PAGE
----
The peat season's on
When asked when is the best season for peat, many Scotch whisky enthusiasts would say that each afternoon. Preferably after work. To many Scots, however, peat is not just a smoky flavour in whisky. Until quite recently in many parts of Scotland, peat was a basic fuel, the cheapest and most easily available fossil to be burned when heating houses, cooking or baking. Those who have had the opportunity to experience peat burning in a living room fireplace will never forget the experience.
It so happens that Scotland abounds in peat. Vast and deep peat bogs stretch from the North Sea to the rocky and rugged coast of the Atlantic in the west. And on the island. It is estimated that the peat deposits on Islay alone will last for thousands of years, even if they keep being used at the current rate. Naturally, these days it is rarely used in the traditional way, as the basic source of heat. It has been largely replaced by electricity, natural gas or oil. That is probably why the first association it brings about will inevitably be a dram of aromatic, smoky whisky from the isle of Islay.
If you have ever stepped knee deep into wet, black and sludgy peat, you will find it hard to believe that technically peat is classified as sedimentary rock. Nothing rocky about it, it seems. Peat is wet and nasty if you chose it as the ground to step on or build upon, as proven by the experience of the West Highland railway line constructors. Or by those who have had a chance to drive along the road from Port Ellen to Bowmore – a stretch of road built on a peat bog, dreaded by those with motion sickness and a feisty driver. Peat is made up of decaying vegetation which has found appropriate conditions for specific type of transformation. Those conditions are to be easily found in Scotland, provided by the climate. In other parts of the world, like in Poland, peat bogs are rare and as such are protected areas, while in Scotland they are a most common element of the environment and sometimes are extensively used. And the season for that is upon us right now.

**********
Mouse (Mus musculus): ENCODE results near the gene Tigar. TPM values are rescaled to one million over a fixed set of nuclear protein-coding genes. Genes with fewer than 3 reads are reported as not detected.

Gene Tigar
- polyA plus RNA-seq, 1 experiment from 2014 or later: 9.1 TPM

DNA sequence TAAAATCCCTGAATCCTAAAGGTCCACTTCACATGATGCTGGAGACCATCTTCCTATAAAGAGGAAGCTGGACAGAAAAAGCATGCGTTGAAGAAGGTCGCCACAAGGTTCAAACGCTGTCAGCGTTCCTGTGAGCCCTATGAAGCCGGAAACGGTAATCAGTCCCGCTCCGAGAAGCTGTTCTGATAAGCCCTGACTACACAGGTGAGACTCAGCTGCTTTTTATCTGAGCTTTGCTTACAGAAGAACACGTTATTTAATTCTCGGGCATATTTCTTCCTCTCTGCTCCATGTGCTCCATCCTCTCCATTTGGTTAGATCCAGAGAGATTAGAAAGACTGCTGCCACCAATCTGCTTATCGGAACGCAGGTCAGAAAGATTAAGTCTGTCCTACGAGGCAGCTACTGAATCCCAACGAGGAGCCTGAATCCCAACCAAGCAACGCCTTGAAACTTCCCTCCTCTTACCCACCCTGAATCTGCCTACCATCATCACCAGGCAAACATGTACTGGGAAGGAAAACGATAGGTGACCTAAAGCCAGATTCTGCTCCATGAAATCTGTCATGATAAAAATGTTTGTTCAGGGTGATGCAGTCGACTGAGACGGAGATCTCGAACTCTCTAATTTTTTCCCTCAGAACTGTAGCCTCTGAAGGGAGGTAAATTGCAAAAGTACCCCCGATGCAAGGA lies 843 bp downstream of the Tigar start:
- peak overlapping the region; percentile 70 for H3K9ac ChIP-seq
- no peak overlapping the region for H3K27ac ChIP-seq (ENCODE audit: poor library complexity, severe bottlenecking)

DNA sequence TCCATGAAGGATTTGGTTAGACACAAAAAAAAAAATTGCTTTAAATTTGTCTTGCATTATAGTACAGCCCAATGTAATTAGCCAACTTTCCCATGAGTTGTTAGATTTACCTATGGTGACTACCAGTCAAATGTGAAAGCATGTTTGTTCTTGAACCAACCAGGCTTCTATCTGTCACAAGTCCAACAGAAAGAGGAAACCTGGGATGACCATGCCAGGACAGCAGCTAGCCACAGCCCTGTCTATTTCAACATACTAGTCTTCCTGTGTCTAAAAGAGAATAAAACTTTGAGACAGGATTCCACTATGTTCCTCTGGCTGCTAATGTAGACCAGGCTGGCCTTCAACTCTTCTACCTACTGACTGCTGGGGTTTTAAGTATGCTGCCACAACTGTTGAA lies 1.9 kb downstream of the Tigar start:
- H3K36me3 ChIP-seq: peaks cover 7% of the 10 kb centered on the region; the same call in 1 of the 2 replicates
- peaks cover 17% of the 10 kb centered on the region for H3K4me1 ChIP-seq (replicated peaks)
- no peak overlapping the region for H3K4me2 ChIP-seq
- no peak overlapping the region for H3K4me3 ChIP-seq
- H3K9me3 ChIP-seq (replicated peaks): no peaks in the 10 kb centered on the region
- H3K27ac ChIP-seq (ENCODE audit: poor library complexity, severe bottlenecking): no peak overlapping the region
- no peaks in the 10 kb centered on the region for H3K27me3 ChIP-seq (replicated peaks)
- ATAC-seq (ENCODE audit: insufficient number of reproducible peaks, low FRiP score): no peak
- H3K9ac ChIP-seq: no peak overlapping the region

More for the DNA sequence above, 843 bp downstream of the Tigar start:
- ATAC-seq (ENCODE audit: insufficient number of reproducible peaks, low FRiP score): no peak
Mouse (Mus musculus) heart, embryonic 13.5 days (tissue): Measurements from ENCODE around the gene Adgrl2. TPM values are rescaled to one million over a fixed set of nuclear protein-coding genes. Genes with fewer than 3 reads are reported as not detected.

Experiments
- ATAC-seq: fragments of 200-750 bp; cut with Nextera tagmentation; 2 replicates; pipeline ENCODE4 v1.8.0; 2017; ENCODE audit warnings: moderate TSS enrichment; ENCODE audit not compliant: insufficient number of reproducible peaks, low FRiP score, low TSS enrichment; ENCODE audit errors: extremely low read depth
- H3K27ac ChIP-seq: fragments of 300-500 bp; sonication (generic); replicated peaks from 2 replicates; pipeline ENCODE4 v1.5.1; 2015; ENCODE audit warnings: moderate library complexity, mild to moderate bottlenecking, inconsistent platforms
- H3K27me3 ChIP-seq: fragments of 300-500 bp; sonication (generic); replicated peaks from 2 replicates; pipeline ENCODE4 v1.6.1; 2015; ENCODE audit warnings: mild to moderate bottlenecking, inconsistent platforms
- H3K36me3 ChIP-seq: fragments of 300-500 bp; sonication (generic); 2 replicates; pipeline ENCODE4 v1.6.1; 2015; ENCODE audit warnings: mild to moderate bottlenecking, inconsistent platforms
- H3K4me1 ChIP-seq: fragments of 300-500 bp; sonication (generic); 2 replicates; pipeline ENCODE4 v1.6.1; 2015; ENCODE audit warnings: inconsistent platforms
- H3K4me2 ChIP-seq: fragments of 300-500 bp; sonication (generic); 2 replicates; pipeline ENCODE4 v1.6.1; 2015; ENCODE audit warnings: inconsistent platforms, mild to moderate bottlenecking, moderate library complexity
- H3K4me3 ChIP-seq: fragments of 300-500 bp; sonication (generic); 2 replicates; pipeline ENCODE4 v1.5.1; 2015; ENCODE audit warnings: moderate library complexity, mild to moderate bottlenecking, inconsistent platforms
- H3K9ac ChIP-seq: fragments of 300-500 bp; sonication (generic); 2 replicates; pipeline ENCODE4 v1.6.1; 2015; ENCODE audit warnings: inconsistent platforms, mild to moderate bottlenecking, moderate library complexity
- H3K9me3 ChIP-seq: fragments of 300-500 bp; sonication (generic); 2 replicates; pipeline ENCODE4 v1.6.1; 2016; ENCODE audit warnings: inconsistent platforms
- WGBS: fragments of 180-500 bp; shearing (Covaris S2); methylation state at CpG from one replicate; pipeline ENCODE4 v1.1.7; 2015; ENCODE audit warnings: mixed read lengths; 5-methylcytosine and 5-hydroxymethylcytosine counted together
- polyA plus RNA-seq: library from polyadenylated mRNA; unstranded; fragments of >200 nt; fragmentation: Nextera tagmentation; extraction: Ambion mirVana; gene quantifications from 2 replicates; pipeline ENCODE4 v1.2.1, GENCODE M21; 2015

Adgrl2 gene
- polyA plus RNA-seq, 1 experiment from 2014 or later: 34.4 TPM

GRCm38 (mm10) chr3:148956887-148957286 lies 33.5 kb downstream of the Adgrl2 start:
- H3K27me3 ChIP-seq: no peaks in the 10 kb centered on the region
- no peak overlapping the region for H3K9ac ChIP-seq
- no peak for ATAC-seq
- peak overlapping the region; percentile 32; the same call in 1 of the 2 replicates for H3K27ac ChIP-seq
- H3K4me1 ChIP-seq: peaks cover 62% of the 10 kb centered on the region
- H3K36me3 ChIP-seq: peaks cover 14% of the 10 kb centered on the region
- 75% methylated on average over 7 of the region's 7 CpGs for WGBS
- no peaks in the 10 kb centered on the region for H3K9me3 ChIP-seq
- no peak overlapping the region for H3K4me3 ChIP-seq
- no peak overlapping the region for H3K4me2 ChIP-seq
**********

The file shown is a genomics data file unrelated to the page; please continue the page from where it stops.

In order to cut peat for use as a fuel, one has start with the stripping of the upper layer of vegetation and uncover the wet and soft peat below. Some peat bogs can be several feet deep, and the peat is mined in layers of just over a foot, which sometimes leaves kind of terraces resulting from cutting individual layers. Peat is cut by means of a special kind of bended spade, referred to as tairsgear in Scotland, although various types and names are used (in Ireland it will be sleán). Knockdhu distillery, the manufacturer of anCnoc whisky, has used several of those as names of their NAS whiskies. Those spades – whatever the specific name – are used to cut bricks of peat out of the bog. It is a hard, physically demanding job, requiring specific skills and tonnes of patience.
The peat is soft and wet. In order for it to become a fuel, it has to be dried. And since in Scotland it usually either rains or is going to rain, cutting the peat has to be done with a perspective of enough time for it to dry before it is to be used in winter. Therefore peat cutting season in Scotland begins in May. Recent climate changes has made this part of the game slightly easier, however it will be the skill of the peat cutter that will decide whether it is done in time or not. Stacking peat bricks so that the rain does not affect the drying process too much is also a desired skill. Such stacks can be seen on Islay, but most often on Harris, Lewis and other Western Isles, where quite often it is still cheaper to cut your own peat and dry it, rather than pay for imported fuels.
Unfortunately, most of the above is just tradition and more often than not – history. For the needs of industrial maltings providing distilleries with peated malt, mechanical methods of peat cutting and drying are commonly used these days. And these inevitably tend to take out the romantic element of the whole process. However, no matter how the peat was cut and dried, its glow, the heat, the sparks and most of all the aroma when it is burned in a fireplace will blow any romantic scale. And if you add a glass of smoky, peaty whisky to the mix, the result is absolute bliss. And to experience this is our wish to all the readers of our online magazine on this last day of May, the first months in the Scottish peat cutting season.
Show more entries from